Explains why I always preferred headphones without tight seal, hate completely sealing in-ears, and am using highpass filters when using headphones/in-ears that have a tighter seal.
 

MRC01

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...
Conclusions
85 dBA should not be considered a universally safe limit, especially not for children, people with sensitive hearing, when regularly listening for several hours, or when being exposed to other potentially louder noise sources throughout the day.
Therefore, I recommend to stay below 85 dBA when listening to music.
...
I agree and keep average levels below 80 dB myself. Most of my listening is to uncompressed high dynamic range music, so even with average levels below 70 dB, occasional peaks hit 90 (not sustained). But for most modern music, which is heavily compressed having little or no dynamic range, staying below 85 dB (better yet, 80 dB) is a wise choice.

Now consider the levels at which we measure equipment. 50 mV is often said to be for IEMs. Yet that has always seemed misleading to me. Even the venerable HD-580/600 with its low voltage sensitivity is around 79-80 dB at 50 mV.
 

GaryH

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Generally speaking, if the FR is "flat" down to 20 Hz then it's not unreasonable to assume that the headphone will continue to produce significant SPL at 10 Hz.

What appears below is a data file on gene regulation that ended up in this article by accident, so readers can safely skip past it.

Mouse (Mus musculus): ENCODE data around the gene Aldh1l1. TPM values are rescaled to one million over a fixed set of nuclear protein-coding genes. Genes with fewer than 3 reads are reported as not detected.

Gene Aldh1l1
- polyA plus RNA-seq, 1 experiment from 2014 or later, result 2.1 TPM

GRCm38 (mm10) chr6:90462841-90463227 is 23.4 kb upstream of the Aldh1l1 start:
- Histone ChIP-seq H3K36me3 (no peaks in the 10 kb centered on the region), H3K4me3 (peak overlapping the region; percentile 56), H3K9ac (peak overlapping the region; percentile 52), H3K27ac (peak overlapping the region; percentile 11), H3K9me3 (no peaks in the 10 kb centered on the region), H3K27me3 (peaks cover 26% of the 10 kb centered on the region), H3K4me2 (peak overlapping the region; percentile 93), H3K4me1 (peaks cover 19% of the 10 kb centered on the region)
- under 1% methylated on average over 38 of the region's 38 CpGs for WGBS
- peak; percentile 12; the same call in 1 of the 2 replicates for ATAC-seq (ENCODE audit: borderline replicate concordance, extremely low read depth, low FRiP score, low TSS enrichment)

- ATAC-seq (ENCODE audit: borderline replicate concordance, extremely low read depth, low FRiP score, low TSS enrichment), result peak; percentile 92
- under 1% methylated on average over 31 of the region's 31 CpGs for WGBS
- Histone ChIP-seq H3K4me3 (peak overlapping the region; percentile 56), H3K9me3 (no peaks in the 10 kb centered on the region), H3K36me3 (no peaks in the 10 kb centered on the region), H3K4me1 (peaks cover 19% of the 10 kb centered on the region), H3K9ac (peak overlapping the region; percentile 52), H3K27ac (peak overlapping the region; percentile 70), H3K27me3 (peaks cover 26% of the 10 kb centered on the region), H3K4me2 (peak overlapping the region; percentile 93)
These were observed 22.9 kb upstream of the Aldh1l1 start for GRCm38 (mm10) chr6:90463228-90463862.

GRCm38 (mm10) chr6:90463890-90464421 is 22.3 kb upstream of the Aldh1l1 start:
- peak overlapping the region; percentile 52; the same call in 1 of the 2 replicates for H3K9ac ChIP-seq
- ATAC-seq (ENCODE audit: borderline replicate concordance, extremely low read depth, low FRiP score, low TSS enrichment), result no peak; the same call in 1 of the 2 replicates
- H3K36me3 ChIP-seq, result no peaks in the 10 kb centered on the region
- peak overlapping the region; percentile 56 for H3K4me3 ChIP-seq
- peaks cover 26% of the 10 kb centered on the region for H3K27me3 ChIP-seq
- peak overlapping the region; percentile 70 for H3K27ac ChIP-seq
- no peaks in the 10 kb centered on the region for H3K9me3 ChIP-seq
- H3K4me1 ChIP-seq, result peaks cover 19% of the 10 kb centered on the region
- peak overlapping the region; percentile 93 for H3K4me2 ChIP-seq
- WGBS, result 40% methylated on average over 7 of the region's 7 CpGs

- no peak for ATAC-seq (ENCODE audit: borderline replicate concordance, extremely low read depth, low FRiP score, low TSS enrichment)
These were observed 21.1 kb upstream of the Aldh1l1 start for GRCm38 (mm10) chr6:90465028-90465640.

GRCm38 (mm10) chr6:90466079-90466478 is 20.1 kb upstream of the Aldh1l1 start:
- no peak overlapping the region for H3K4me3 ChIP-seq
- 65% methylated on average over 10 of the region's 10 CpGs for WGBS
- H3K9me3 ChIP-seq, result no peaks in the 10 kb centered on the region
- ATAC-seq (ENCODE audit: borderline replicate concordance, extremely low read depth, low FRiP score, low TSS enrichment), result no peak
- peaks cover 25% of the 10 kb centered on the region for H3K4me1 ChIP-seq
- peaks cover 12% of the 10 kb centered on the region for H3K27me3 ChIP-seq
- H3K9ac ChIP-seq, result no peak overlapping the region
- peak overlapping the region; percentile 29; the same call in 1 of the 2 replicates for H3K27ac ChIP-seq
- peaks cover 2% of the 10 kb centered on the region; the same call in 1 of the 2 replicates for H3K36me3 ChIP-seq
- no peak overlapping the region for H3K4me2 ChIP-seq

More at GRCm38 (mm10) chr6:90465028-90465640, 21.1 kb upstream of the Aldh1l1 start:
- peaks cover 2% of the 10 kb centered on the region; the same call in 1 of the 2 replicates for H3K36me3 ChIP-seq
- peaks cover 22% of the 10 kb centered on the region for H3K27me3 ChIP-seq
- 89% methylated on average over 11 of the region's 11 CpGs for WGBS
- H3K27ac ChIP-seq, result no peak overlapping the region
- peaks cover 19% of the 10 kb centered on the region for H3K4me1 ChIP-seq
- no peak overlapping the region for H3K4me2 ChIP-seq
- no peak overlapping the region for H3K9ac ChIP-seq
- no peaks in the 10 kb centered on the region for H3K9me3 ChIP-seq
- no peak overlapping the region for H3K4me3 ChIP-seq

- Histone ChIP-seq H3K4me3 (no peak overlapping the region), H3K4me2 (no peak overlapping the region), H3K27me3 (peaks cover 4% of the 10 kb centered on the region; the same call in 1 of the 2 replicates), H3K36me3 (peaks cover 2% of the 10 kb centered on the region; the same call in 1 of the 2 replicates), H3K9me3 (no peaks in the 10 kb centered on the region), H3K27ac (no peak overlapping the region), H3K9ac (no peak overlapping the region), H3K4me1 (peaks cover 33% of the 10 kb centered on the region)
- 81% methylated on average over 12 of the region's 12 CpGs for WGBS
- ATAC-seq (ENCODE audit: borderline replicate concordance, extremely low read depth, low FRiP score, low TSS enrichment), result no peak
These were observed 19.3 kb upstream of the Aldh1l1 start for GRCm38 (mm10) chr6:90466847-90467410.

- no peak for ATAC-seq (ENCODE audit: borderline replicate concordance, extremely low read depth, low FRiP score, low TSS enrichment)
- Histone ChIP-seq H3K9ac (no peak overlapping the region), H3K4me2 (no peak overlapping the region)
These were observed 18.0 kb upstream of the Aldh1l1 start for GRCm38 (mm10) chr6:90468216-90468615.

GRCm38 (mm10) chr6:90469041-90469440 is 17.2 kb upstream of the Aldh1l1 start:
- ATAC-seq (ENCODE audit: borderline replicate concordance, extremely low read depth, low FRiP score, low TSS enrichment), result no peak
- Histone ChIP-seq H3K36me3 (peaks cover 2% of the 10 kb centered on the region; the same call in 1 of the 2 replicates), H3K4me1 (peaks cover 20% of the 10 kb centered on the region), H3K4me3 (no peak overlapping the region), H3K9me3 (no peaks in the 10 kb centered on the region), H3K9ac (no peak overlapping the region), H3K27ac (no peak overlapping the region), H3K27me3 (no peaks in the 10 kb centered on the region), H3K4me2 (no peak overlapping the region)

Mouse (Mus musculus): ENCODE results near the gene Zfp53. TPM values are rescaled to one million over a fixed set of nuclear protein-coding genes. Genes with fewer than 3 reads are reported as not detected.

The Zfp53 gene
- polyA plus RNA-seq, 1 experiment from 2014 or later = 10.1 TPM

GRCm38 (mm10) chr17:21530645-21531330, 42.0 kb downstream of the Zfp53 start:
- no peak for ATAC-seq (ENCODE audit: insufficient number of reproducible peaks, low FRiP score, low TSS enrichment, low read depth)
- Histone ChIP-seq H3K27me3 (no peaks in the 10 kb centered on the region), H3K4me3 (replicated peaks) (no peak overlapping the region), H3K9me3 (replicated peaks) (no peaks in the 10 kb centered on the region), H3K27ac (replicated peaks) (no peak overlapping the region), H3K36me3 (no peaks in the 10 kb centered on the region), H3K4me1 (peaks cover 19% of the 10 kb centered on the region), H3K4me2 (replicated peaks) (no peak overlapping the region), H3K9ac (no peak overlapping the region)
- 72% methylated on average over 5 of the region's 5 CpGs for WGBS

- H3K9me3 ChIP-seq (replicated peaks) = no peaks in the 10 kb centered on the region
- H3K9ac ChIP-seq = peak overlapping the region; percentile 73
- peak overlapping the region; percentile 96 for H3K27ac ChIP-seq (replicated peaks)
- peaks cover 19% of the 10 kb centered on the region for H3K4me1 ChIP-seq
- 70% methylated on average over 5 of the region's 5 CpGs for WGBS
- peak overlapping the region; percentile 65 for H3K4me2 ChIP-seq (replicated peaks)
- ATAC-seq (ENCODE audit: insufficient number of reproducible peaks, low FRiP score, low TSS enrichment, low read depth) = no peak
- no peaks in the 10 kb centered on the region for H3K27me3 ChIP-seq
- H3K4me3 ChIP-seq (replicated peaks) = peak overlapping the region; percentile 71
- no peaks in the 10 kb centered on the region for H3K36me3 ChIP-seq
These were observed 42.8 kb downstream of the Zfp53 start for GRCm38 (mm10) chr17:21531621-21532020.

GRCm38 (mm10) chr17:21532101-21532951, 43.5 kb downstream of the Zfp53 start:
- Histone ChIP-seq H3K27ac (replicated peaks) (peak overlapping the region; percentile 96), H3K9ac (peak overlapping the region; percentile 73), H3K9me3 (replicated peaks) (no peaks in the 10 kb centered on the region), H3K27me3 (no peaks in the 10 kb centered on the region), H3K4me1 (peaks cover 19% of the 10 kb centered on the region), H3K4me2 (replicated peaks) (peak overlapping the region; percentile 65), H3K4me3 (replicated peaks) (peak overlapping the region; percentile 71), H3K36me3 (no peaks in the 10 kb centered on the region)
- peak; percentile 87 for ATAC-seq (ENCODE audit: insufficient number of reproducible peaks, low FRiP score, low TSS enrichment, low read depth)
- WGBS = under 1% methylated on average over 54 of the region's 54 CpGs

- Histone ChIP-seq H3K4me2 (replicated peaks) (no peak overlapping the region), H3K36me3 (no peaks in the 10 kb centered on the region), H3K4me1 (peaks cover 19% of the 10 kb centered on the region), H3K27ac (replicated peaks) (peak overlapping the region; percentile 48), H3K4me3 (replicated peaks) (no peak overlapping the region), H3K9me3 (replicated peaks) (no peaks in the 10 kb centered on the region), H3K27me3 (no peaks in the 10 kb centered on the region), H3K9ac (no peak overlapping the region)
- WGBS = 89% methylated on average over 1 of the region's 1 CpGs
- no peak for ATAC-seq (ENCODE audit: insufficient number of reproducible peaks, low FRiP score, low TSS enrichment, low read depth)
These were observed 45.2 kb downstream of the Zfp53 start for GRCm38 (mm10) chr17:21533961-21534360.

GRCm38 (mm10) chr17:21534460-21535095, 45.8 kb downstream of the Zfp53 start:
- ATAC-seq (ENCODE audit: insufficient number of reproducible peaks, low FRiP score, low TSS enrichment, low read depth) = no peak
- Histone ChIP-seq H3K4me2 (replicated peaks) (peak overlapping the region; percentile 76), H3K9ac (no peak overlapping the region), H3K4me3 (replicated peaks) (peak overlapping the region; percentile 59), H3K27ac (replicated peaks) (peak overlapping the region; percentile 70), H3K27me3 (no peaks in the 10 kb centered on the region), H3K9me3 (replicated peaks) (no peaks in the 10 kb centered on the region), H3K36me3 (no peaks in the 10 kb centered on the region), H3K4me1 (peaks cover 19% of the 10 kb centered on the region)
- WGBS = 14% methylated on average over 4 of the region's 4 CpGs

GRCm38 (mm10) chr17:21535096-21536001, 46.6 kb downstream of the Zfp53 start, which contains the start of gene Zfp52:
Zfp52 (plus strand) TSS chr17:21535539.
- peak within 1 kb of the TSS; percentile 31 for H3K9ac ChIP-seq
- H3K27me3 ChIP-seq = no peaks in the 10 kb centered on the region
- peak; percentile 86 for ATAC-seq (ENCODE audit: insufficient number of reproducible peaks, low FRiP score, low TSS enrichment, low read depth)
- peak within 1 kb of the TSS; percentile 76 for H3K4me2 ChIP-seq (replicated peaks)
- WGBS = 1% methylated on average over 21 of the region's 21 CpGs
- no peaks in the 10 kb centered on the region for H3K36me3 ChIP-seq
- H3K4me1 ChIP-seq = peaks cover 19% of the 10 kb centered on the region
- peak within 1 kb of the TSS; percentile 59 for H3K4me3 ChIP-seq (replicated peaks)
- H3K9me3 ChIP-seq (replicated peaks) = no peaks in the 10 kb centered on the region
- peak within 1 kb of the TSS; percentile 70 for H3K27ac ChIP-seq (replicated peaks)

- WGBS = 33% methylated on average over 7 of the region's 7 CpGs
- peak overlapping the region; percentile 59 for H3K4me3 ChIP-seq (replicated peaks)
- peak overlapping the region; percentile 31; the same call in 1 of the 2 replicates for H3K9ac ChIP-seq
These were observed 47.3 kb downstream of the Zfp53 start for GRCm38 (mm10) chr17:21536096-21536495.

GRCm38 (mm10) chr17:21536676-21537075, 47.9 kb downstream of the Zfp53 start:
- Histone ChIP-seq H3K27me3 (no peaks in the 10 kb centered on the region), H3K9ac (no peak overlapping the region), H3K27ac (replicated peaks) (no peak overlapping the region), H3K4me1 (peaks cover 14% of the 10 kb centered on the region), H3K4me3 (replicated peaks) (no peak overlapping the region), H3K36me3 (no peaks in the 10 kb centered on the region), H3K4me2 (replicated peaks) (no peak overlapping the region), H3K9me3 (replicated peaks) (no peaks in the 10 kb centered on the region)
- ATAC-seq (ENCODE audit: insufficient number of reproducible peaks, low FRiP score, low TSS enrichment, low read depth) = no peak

Not necessarily, anyway we need to go below 10 Hz to ~0 Hz to characterize actual static pressure (and so degree of front volume seal).
Explains why I always preferred headphones without tight seal, hate completely sealing in-ears, and am using highpass filters when using headphones/in-ears that have a tighter seal.
Yeah if it really bothers you and you're ok missing out on the visceral, tactile impact infrasonics can bring, just add in a high-pass filter around 20 Hz to an EQ when using high-sealing headphones/IEMs, that's an even cheaper solution than a front vent :) So it really isn't a problem.
 
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xnor

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I agree and keep average levels below 80 dB myself. Most of my listening is to uncompressed high dynamic range music, so even with average levels below 70 dB, occasional peaks hit 90 (not sustained). But for most modern music, which is heavily compressed having little or no dynamic range, staying below 85 dB (better yet, 80 dB) is a wise choice.